The alarm went off promptly at 2am. Luckily the hour drive to the boat launch gave me enough time to perk up for what was in store. The sky was still dark as could be when we​ arrived. ​Pulling up next to a truck​ with their boat still on the trailer, the not so eager fishermen​ were waiting out the 30 kt winds before heading out​ to the Strait of Juan de Fuca. We decided to launch before the wave of enthusiasts poured in​ to the boat ramp for opening day of halibut​.

With the boat in the water by 4:30am, we tied up to a floating dock near the launch awaiting daylight​ and calmer winds​. Around 5:20am we saw North Whidbey Fire and Swinomish Tribal Police responders arrive at the boat launch. Before we knew it, the police boats were in the water, speeding towards Deception Pass. As we decided to head towards the Straits, we noticed the police were not allowing anymore people to launch their boats. Getting closer to Deception Pass Bridge, three fishing boats were heading toward back to Cornet Bay. In the distance, at the mouth of the Straits, we could see the Coast Guard. In our minds we thought the waters were so rough that emergency responders were not allowing boats to attempt the waters out to the Straits and were having them turn around.

We weren’t being stopped and other boats were attempting the voyage out to the Straits alongside us, so we decided to continue onward. The series of mechanical waves we encountered cannot compare to any of the roller coasters I’ve been on. Mother nature is a beast of her own. 6 to 8 foot swells were breaking and hurling water over the bow as we’d barrel our way over through them. The waters were too fierce, so we decided to turn around and tuck in near the shore between West Point and Gun Point. While watching the swells, one after another and other fishing boats making the same attempt, we heard over the radio the Coast Guard was looking for a capsized boat. The search was called off because the report was “unfounded”. Well that’s odd, we thought to ourselves. If a report came in about a capsized boat, what qualifies to call off a search? Heading back to Cornet Bay with the emergency responders, we loaded up the boat and made our way back home. We would try again the next day.

To read more about the capsized boat and what happened this morning when a man lost his life, please read my story, A Tragedy at Sea.

What a difference of weather for our next day’s adventures. We were surrounded by blue skies and calm waters. The boat ride out to the Straits was so beautiful. Going underneath the Deception Pass Bridge was absolutely breathtaking. I had never been underneath Deception Pass Bridge while in the water, only underneath while on the Pacific NW Trail to visit Macs Cove’s beach. Bridges are so fascinating and the structure has always intrigued me. They’re artistic in a way. As we went through the Northwest Pass, around Deception Island towards our fishing bank, porpoise were swimming alongside the boat. I love being out in the open waters and enjoying nature’s greatest gifts.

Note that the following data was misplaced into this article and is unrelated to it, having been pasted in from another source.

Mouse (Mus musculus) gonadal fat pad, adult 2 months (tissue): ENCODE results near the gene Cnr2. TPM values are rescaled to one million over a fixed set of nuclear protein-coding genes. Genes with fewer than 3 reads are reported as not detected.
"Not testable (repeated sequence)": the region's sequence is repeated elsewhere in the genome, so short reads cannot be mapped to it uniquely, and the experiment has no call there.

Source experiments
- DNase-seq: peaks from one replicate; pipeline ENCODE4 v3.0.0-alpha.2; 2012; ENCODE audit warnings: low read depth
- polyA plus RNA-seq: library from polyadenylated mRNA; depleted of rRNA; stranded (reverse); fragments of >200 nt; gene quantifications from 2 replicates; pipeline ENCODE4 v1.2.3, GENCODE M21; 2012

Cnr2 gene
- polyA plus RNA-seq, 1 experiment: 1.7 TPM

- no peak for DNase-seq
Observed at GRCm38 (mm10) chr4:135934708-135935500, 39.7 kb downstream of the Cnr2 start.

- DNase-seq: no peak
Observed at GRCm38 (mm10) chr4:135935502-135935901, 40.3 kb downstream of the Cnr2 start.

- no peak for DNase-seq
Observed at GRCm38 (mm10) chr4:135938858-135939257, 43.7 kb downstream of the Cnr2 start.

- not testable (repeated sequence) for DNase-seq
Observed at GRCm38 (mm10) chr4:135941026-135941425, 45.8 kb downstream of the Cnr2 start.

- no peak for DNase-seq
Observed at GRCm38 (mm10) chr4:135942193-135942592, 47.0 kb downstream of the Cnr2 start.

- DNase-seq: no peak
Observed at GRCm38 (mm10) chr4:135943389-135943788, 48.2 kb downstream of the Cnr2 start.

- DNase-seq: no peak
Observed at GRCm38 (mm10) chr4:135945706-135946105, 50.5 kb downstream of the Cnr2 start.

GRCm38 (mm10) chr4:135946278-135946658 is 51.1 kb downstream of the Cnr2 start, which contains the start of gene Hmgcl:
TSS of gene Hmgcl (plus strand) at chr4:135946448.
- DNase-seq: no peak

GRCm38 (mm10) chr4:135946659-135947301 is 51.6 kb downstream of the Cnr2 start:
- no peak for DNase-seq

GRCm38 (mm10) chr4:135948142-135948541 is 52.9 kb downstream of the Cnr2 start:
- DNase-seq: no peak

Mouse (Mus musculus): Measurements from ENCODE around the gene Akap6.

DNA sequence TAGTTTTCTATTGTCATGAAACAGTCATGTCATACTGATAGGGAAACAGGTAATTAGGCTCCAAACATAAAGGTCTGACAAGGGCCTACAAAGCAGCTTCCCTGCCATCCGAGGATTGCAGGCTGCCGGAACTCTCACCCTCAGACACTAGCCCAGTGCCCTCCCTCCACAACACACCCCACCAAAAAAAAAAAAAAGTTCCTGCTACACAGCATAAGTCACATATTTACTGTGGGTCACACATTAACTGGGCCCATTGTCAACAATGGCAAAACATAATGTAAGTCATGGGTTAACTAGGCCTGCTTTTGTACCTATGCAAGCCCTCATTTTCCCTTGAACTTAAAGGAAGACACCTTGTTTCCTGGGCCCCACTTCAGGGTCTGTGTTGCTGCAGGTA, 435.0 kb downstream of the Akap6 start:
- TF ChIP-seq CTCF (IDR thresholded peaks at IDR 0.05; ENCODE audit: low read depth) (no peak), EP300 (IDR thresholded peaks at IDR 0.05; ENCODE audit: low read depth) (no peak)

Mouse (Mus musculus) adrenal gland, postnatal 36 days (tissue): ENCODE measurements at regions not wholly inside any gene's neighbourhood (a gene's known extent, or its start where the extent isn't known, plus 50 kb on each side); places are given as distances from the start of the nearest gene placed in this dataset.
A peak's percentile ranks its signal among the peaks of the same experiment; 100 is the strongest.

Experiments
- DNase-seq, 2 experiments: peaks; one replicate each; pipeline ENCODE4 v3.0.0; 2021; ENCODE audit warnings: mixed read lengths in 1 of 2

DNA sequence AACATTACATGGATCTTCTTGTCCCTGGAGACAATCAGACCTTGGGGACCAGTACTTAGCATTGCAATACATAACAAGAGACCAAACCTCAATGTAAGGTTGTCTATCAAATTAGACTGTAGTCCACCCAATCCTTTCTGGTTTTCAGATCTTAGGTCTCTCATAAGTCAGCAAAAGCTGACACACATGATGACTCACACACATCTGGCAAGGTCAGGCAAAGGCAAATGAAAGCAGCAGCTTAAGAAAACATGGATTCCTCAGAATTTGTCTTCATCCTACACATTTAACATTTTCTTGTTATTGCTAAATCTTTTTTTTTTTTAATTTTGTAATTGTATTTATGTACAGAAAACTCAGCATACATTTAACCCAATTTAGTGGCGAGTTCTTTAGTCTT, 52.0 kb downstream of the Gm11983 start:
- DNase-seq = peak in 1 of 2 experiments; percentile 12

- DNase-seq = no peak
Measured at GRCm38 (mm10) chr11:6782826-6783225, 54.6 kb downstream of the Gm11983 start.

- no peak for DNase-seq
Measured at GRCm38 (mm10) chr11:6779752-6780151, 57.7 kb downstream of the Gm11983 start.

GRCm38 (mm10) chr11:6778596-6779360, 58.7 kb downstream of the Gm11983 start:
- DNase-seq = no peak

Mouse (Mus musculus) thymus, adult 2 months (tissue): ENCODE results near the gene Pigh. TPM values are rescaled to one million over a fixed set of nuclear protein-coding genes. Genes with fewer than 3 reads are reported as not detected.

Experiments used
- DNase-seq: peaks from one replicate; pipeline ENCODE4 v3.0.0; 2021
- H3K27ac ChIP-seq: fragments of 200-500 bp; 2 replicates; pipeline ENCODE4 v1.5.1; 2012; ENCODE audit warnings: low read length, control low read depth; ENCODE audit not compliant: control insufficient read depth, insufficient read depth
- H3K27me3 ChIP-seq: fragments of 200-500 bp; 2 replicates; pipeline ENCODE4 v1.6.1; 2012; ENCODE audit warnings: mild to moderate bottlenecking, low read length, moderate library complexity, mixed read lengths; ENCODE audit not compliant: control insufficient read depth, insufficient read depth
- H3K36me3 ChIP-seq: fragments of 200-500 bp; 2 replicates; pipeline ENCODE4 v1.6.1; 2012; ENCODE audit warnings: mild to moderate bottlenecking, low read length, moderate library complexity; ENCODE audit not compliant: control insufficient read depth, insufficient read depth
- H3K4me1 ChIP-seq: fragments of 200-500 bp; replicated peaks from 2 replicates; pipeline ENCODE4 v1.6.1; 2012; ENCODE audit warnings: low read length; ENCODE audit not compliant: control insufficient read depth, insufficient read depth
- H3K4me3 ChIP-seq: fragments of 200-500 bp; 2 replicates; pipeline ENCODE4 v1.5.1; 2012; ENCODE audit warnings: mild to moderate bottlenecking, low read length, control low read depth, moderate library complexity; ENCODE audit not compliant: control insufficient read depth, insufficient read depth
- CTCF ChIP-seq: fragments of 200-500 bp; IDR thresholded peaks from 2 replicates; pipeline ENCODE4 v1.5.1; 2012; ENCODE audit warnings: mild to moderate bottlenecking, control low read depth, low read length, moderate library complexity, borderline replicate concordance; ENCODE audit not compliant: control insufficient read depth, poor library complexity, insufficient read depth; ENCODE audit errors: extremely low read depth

Anchored within a mile or two of the Canada and United States border, we fished our tails off in hopes of catching the elusive Pacific halibut and what some refer to at the boat ramp as a mythical sea creature. Fishing in the Strait of Juan de Fuca, where other halibut anglers cast their lines, we may actually have a shot at catching a big one! Unfortunately, we didn’t have any luck this season. Did we not time our fishing trip right? Were we not using the right fishing skills and techniques? Well, I tell you what! I jigged my heart out! Jigging is the most effective and simplest halibut fishing method you can adopt. We had plenty of dramatic action, pounding the bottom trying to lure them in, but it didn’t help.

As I’ve been told many times, it’s not called “catching” for a reason, that’s why they call it “fishing”. Each fishing trip is an adventure and it’s OK if you don’t catch a 15 to 50 pound halibut to wrap in bacon and enjoy afterwards for dinner. Fishing trips give you the opportunity to learn new techniques and skills, experience nature’s greatest wonders, and enjoy the company of those around you. I look forward to next season and possibly having the opportunity to gobble down some bacon wrapped halibut. Fingers crossed!

Tiffany’s Sport Fishing Trip Takeaways

  • Fish on the slopes, underwater humps, plateaus, and breaklines while working downhill and drifting with the tide, going towards deeper water.
  • Halibut are bottom-fish and may end up feeding on the bottom of a basin or depression.
  • Halibut like a lot of protein and will be attracted where smaller fish, candlefish and other baitfish are.
  • When fishing in waters of 150 feet or more, good halibut jig colors are green blue, pearl and white.
  • Bring an extra pair of shorts for when the waves strike fear into you.

Strait of Juan de Fuca Halibut Hot Spots

  • Eastern edge of Middle Bank.
  • The west and south end of Hein Bank, 120ft to 160ft.
  • About 6 miles east of Port Angeles at Green Point.
  • North of Port Angeles at “The Rock Pile” at high or slack tide.
  • Coyote Bank, but be sure to carry your Washington and British Columbia saltwater fishing license.
  • Around Tatoosh Island and off the mouth of Bowman Creek within Neah Bay.
  • A 240ft shell off the mouth of Hoko River in late June and early July east of Sekiu.
  • Beginning of spring, the mouth of Sekiu River and Eagle Bay.